South Texas College was one of the three community colleges in the pilot program and has proven successful in its offerings, noted Anahid Petrosian, the interim vice president for academic affairs at South Texas College. The process for approval of a baccalaureate degree isn’t an easy one, Petrosian said, and it is frequently met with resistance from universities who view it as competition; but they shouldn’t, she maintains. Instead, the applied baccalaureates offer students an opportunity to build on an associate’s degree more seamlessly, serve the non-traditional students’ needs as they want to continue their education, and help fill workforce needs, Petrosian said.

Petrosian said the Texas state legislature has been very demanding in its review of the programs, but she agrees that not every community college will be able to offer baccalaureate degrees and that it is good to ensure there is no duplication of services. Offering a baccalaureate can be expensive and the community college must have the capacity and faculty to be able to make the program successful, she said.

There are a variety of arguments on both sides, said Thomas Harnisch, the director of state relations and policy analysis at the American Association of State Colleges and Universities. Some argue for the lower price that community colleges offer and their ability to serve regions that do not have a four-year college, or offer niche programs serving local employment needs. However, Harnisch said there is concern that it could become more expensive to obtain a degree at a community college and that it could lead to duplicating services and less collaboration among higher education institutions if they are in greater competition with one another.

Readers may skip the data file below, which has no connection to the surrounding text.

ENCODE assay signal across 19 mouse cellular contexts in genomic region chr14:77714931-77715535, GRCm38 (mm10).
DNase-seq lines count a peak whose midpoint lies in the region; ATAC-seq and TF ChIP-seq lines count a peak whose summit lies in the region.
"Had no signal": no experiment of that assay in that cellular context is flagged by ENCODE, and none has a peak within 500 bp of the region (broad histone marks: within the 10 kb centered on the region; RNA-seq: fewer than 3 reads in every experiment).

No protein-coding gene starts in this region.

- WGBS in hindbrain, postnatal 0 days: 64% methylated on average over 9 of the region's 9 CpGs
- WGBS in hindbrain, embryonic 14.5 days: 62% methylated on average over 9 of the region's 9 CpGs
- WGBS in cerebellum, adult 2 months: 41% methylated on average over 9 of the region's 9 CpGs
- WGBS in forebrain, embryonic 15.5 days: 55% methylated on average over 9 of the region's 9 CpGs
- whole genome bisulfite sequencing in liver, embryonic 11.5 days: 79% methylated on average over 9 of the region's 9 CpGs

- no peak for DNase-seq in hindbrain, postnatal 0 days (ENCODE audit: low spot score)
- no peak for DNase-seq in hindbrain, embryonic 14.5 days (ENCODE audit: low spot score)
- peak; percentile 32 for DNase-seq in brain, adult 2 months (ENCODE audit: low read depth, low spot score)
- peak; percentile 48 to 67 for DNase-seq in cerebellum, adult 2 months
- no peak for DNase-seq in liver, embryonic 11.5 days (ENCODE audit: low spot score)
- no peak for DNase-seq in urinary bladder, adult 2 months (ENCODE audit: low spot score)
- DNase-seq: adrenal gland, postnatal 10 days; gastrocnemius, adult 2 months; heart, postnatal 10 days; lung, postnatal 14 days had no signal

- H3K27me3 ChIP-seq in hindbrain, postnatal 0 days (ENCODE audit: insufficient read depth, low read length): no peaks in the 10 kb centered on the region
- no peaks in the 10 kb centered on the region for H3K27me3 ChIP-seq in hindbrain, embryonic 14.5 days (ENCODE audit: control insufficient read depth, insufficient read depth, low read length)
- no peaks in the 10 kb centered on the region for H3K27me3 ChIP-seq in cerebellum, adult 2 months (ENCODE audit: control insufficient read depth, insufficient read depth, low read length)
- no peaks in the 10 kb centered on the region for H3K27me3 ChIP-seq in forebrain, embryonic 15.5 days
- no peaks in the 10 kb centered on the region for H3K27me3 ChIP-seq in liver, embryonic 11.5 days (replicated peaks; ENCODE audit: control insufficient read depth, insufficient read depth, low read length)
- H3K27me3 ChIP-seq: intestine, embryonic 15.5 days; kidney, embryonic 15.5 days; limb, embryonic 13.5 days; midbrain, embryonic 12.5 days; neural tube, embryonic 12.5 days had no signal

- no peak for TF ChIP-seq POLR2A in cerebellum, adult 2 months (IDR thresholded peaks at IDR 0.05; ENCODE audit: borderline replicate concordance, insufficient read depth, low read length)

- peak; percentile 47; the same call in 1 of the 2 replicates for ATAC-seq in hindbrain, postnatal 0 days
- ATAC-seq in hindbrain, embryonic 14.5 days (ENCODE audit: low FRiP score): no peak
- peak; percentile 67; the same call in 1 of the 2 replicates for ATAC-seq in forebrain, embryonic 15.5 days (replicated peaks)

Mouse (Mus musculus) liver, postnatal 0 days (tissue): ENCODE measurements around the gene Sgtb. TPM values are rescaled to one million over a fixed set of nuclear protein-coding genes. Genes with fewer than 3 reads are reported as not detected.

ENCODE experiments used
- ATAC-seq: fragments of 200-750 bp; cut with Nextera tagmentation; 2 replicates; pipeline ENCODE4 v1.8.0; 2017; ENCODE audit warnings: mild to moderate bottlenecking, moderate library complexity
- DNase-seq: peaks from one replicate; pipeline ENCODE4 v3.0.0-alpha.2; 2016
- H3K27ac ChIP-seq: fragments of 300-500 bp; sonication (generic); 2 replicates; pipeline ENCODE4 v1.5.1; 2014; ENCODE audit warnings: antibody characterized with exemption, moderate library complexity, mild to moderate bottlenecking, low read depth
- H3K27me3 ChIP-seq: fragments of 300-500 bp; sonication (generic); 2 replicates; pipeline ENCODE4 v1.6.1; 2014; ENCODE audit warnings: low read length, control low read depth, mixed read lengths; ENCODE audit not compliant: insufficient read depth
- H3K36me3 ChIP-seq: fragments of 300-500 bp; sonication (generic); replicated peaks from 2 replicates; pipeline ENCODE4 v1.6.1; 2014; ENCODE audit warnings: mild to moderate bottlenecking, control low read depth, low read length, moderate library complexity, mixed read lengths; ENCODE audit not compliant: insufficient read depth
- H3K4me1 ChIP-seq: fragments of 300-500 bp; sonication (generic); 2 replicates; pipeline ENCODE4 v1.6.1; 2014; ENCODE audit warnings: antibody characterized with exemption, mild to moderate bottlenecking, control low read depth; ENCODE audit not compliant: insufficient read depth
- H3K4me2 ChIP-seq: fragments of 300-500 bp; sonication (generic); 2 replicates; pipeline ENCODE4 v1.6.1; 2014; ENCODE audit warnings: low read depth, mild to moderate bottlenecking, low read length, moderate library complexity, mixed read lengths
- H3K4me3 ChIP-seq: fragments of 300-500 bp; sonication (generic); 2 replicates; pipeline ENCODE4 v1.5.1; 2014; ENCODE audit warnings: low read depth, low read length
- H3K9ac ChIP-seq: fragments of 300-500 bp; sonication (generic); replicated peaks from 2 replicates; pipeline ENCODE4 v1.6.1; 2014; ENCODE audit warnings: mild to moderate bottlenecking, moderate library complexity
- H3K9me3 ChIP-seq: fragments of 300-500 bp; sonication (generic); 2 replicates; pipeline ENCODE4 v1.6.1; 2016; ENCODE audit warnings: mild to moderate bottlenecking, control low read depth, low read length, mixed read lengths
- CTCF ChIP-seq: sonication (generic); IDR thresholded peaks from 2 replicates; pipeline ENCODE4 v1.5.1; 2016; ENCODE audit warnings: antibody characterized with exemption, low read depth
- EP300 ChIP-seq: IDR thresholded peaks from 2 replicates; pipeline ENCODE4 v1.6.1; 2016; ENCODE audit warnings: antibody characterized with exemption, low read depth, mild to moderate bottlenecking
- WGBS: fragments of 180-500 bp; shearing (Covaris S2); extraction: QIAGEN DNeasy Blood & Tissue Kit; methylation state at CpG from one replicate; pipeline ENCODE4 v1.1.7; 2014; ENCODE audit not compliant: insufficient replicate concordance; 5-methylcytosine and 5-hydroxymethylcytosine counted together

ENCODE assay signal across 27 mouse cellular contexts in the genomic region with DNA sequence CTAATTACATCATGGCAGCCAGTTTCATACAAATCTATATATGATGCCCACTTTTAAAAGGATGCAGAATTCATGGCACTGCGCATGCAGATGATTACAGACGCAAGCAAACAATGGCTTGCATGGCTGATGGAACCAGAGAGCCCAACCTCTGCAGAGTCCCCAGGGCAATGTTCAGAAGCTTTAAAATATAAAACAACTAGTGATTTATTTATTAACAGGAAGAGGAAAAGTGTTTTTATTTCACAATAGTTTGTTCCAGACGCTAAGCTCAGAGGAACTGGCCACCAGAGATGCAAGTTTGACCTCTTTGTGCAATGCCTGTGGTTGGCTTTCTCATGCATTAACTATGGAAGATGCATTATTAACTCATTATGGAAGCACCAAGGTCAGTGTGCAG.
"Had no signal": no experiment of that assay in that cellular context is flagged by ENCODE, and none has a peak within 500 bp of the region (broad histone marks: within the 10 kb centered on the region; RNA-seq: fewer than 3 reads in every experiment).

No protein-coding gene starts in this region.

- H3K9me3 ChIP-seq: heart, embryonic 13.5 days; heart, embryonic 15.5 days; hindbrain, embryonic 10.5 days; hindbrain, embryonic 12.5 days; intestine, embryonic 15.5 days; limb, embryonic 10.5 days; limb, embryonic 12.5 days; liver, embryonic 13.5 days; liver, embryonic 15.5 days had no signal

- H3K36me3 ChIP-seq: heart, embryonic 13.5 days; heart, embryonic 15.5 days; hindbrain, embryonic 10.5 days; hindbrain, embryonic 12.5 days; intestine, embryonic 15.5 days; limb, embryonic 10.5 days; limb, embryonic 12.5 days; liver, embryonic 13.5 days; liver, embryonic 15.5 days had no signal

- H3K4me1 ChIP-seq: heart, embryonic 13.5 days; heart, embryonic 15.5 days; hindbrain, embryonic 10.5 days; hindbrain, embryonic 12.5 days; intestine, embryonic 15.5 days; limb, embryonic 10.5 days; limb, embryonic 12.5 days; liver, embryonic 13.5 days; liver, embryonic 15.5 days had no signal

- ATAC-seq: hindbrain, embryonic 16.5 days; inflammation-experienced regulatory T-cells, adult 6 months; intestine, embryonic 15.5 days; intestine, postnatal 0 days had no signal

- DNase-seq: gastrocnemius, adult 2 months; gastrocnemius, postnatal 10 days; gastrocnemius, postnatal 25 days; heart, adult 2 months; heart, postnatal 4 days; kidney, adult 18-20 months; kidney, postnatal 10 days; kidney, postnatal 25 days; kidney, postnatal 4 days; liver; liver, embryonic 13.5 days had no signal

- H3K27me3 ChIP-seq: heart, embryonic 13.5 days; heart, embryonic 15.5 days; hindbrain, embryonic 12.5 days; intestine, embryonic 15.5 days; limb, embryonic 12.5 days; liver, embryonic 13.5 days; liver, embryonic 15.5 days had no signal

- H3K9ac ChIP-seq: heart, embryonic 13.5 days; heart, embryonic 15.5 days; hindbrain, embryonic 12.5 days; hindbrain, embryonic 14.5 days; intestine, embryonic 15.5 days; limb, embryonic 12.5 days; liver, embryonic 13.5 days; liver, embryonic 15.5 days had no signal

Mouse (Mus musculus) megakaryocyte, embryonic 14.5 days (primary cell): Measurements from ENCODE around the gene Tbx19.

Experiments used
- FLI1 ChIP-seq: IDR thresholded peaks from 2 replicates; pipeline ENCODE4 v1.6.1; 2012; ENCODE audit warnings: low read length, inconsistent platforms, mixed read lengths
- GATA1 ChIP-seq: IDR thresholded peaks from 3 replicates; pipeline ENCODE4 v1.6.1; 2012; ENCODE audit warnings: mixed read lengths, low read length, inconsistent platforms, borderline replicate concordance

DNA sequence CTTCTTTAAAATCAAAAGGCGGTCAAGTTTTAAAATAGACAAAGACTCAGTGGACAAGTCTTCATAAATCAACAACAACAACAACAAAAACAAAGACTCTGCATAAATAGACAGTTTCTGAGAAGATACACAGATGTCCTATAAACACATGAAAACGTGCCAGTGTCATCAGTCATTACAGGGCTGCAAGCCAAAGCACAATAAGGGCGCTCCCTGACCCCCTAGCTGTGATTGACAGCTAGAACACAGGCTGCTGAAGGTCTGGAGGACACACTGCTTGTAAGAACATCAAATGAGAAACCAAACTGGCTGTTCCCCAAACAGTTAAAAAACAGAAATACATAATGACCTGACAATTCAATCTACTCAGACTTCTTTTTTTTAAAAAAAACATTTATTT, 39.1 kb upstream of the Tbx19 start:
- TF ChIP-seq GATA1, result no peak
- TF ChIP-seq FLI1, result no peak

Harnisch also pointed to the argument that some community colleges may not have the resources to provide a quality bachelor’s degree program, which in turn could lead to more students failing to complete a program.

“The issue of duplication and efficiency are at the heart of the argument in expanding bachelor’s degrees at community colleges,” Harnisch said, noting that there has been “significant push back” in some states from the four-year colleges. Although there are numerous examples of collaboration between community colleges and four-year campuses, he said there is concern that such collaboration will decrease if community colleges go to four-year degree programs.

“These collaborations leverage the strengths of both actors to provide a high quality college degree at an affordable price,” Harnisch said. He recommends that both sectors work together to determine the appropriateness for some of the programs. They need to determine whether there is a market for the degrees and whether the four-year institutions want to offer the degree. If a degree is poorly designed, it could lead to more duplication of services, and higher costs to students and taxpayers, he said.

“Policy makers need to consider all the implications of doing these four year degrees at community colleges,” Harnisch said.

The Ohio public comments for the first round of applicants reflects both sides of the argument — employers have cited the need for more qualified workers and current and former students have supported the programs, while universities have weighed in citing a duplication of service in some instances, and threatening a decrease in future collaboration between community colleges and four-year programs. Once the comment period closes, the programs will be reviewed again and those that are approved to move on will make a full proposal to the Higher Learning Commission for further consideration, Robinson said.

Working with the legislature can be daunting according to Petrosian.  “There are 200 mountains to climb,” she said, but in the end she notes that the programs have helped serve students that otherwise may not have pursued a bachelor’s degree due to distance or cost, and in turn have helped fill employers demand for higher skilled workers. She said she believes the trend for more community colleges to offer baccalaureate degrees will continue.

community college, higher ed